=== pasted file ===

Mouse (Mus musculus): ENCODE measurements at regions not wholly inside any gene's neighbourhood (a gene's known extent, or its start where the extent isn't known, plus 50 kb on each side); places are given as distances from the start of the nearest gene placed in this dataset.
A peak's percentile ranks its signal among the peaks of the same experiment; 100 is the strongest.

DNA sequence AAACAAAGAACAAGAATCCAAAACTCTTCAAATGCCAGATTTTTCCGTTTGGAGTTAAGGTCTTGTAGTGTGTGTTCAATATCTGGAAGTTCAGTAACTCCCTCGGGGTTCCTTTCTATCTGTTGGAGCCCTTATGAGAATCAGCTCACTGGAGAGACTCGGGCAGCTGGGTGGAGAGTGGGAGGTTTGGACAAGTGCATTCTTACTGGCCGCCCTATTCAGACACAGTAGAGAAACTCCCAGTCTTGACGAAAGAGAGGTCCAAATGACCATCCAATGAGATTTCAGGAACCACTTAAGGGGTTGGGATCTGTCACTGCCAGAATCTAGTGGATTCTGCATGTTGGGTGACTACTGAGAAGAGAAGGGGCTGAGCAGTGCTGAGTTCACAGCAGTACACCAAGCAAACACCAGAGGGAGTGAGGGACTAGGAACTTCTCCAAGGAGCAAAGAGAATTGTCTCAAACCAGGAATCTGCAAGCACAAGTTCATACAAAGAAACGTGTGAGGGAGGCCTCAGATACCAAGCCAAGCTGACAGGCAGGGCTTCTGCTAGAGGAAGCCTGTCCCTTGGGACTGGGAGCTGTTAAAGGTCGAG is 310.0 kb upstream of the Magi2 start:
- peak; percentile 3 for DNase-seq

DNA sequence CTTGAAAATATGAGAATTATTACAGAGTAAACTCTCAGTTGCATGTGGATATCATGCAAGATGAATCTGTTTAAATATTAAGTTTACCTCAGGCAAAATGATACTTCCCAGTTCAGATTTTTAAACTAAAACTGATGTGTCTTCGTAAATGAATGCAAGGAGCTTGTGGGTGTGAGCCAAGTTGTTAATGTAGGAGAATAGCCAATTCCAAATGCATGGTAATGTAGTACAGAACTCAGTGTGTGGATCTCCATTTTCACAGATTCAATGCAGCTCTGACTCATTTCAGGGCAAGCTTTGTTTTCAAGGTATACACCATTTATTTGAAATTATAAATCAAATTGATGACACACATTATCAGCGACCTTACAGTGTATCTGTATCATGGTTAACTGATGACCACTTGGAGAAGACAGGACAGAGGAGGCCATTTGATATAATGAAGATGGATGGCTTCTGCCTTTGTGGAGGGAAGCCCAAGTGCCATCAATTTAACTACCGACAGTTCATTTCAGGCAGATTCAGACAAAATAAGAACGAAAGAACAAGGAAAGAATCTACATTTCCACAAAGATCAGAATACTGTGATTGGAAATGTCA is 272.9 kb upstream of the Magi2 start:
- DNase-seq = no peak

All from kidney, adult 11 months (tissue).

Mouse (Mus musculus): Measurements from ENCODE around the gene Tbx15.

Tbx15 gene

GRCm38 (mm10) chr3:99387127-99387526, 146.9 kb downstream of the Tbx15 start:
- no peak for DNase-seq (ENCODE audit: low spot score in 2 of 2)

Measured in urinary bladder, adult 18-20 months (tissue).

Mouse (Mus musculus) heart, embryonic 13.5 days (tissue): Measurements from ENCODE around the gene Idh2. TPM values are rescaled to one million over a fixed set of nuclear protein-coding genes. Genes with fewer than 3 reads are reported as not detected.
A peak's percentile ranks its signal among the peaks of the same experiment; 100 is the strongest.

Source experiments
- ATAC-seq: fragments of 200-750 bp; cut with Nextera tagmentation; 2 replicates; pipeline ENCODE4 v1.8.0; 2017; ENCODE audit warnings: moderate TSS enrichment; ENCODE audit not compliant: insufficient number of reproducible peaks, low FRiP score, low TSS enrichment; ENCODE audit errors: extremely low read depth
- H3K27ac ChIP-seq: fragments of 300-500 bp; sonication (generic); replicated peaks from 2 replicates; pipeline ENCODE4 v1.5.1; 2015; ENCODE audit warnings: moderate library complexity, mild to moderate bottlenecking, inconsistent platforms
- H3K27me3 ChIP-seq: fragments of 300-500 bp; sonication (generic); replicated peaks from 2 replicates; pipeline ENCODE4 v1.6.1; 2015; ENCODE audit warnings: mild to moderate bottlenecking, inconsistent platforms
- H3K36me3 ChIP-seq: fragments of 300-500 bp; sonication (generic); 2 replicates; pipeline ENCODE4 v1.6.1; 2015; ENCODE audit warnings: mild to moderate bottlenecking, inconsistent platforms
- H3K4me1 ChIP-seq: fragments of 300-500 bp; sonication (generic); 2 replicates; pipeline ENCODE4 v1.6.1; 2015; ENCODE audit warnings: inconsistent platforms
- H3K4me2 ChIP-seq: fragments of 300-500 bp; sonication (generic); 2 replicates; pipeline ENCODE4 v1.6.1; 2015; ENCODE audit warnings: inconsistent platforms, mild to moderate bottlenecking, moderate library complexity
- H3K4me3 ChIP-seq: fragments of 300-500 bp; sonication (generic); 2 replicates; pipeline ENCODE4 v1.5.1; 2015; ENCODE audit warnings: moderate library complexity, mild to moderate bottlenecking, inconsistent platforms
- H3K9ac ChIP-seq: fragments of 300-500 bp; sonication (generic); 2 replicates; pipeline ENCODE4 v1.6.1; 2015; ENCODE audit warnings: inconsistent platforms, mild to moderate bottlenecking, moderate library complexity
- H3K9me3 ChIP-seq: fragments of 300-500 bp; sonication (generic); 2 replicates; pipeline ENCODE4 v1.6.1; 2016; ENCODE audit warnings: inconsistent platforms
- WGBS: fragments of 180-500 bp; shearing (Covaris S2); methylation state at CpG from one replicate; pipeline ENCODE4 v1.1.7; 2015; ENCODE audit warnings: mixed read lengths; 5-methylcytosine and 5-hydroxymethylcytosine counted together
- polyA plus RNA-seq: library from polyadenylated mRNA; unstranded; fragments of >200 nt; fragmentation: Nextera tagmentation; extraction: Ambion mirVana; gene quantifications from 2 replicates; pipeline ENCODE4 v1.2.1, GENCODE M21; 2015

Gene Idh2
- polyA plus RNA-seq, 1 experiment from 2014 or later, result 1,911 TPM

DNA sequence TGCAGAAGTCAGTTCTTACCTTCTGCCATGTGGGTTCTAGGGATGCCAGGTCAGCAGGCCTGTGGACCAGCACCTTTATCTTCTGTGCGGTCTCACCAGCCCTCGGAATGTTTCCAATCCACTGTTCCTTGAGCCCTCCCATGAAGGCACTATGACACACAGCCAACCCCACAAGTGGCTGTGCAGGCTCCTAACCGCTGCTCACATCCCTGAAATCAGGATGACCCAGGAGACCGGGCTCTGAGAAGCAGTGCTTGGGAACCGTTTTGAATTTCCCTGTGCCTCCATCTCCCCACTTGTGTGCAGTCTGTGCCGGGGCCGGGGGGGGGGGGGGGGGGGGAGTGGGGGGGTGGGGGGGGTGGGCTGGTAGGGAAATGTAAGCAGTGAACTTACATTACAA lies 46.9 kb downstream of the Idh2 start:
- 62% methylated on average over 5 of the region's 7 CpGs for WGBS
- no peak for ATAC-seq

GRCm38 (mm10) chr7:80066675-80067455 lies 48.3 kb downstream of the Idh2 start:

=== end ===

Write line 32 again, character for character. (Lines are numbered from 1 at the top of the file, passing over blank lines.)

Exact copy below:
GRCm38 (mm10) chr7:80066675-80067455 lies 48.3 kb downstream of the Idh2 start: